Story and Photos: Thea O’Loughlin (Canberra Organic - Spring 2020)
Cleaned pumpkin seeds drying on tea towel. Once dry, these can be stored for up to ten years for growing. Photo: Thea O’Loughlin
Cleaned pumpkin seeds drying on tea towel. Once dry, these can be stored for up to ten years for growing. Photo: Thea O’Loughlin

If you were lucky enough to have vines survive the recent harsh summer, then chances are pumpkin soup has been on your winter menu. Pumpkin can store for months in a dry dark area, such as a cupboard or if, like me, you’re short on cupboard space, vertically in milk crates next to the bed! Not only does this save the sweet orange flesh to be enjoyed throughout the cooler months, but also stores the seeds too.

It is an easy process to save pumpkin seeds when you’re cutting up one for a recipe. Simply scoop out the seeds into a bowl or jar, and cover with water. Leave uncovered in an obvious spot for around a couple of days to a week before rinsing and draining. Allowing the seeds to ferment a little works to help remove excess flesh from the seeds and can kill off any pests or pathogens clinging to the seed. Once clean, dry the seeds fully on a tray, sieve, or clean tea towel before storing.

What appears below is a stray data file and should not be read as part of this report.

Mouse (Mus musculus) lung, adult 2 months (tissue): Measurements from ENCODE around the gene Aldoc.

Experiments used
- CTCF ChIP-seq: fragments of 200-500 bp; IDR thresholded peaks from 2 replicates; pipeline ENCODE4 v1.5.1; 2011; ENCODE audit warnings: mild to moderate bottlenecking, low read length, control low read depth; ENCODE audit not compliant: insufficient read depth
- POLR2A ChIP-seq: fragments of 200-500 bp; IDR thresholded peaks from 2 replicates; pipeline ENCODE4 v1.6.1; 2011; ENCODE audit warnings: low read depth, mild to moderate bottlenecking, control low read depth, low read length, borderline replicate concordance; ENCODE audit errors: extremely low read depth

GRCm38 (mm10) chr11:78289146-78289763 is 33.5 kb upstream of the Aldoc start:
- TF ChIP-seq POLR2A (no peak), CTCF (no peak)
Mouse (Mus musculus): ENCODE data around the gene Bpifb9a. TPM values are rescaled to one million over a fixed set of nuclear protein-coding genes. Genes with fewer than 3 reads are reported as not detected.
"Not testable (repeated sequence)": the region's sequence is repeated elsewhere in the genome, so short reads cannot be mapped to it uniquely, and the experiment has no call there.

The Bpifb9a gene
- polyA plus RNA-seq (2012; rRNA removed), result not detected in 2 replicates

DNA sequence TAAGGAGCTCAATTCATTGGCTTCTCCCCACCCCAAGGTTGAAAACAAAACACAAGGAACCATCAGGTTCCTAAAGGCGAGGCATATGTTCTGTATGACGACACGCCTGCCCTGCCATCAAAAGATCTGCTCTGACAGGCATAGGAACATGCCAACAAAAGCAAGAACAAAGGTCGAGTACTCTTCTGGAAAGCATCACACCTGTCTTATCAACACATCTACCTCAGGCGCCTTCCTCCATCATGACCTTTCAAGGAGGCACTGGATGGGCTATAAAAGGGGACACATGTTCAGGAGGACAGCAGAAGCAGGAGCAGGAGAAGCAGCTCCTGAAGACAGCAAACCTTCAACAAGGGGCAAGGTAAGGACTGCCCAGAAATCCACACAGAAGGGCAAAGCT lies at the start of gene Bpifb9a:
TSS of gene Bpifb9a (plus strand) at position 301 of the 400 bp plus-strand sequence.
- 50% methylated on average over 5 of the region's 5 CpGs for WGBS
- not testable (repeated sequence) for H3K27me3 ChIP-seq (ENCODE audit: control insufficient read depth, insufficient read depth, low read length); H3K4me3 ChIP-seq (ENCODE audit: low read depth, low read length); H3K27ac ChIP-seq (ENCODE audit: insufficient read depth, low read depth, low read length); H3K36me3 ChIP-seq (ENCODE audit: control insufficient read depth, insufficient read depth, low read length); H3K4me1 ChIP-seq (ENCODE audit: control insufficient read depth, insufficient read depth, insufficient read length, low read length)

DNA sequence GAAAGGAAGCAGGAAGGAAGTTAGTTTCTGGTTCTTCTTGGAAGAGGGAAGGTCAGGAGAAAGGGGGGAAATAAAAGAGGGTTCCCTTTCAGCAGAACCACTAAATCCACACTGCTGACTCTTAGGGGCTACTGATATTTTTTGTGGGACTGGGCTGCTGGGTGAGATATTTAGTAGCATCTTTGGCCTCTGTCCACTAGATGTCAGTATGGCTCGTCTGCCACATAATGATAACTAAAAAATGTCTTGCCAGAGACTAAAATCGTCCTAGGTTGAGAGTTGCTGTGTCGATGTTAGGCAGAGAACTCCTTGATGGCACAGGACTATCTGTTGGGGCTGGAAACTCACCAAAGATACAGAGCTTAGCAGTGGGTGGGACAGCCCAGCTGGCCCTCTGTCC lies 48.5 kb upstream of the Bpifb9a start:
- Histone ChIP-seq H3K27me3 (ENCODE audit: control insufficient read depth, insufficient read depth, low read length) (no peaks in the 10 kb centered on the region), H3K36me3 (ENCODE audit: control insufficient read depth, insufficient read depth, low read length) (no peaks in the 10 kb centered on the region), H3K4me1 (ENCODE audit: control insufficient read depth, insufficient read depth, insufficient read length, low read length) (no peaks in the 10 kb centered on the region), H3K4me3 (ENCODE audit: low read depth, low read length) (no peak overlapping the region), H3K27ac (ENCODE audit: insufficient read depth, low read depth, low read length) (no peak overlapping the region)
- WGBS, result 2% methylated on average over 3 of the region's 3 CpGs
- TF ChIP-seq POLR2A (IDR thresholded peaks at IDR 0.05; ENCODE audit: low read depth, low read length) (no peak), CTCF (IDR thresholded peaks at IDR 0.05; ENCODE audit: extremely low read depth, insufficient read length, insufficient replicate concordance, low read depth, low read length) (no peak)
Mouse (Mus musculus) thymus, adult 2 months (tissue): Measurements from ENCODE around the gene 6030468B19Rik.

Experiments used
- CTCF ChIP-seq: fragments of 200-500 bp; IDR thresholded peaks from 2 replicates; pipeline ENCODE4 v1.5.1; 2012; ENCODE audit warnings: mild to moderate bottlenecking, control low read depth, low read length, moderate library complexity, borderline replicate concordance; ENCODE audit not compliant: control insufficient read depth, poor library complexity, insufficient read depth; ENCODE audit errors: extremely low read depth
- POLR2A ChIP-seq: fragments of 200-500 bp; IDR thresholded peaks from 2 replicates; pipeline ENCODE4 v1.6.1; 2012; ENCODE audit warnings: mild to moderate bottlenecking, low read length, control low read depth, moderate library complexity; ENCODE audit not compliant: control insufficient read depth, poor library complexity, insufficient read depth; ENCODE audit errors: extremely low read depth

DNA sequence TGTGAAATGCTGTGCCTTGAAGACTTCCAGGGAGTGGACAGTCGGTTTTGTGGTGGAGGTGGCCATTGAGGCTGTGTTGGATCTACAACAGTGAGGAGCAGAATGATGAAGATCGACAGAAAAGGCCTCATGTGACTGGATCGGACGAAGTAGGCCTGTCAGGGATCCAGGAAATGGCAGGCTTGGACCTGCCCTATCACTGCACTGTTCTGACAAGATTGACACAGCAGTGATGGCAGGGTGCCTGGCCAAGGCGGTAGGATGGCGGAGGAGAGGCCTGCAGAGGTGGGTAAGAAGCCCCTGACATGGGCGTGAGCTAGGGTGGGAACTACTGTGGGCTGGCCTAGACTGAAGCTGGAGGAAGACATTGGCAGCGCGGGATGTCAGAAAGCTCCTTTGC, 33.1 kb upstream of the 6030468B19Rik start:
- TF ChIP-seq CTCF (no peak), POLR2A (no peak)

Pumpkin seeds can remain viable for 3–10 years if kept in a dry place with even temperature. Don’t forget to label your seeds too. Keeping track of the year, variety, and origin of your seeds is easier done when saving the seed — rather than trying to remember years later. As with all vegetables, it’s best that you save seed from open-pollinated, non-hybrid seed — also called ‘heritage’ or ‘traditional variety’ pumpkins or an F2 variety. Hybrid seed (also called F1) won’t reliably reproduce the same characteristics in following generations. This is true for all vegetables.

Two different butternut pumpkin varieties. A large, crookneck, butternut type called Bungowannah Butternut, and a smaller, straighter variety, called Waltham Butternut. Both are known for their sweet, buttery flesh and relatively thin skin. Photo: Thea O’Loughlin
Two different butternut pumpkin varieties. A large, crookneck, butternut type called Bungowannah Butternut, and a smaller, straighter variety, called Waltham Butternut. Both are known for their sweet, buttery flesh and relatively thin skin. Photo: Thea O’Loughlin

Pumpkin varieties do cross readily, so if you’ve got two varieties growing in close proximity, it’s recommended to hand pollinate fresh female flowers before they open, and then seal with masking tape or a peg, to guarantee they are true to type. Alternatively, if you have the space, you can isolate varieties 400m apart. Although hand pollination, or plant isolation sounds like a bit of a hassle, it makes a lot of sense to save your own pumpkin seed to ensure you enjoy your favourite varieties for many years into the future.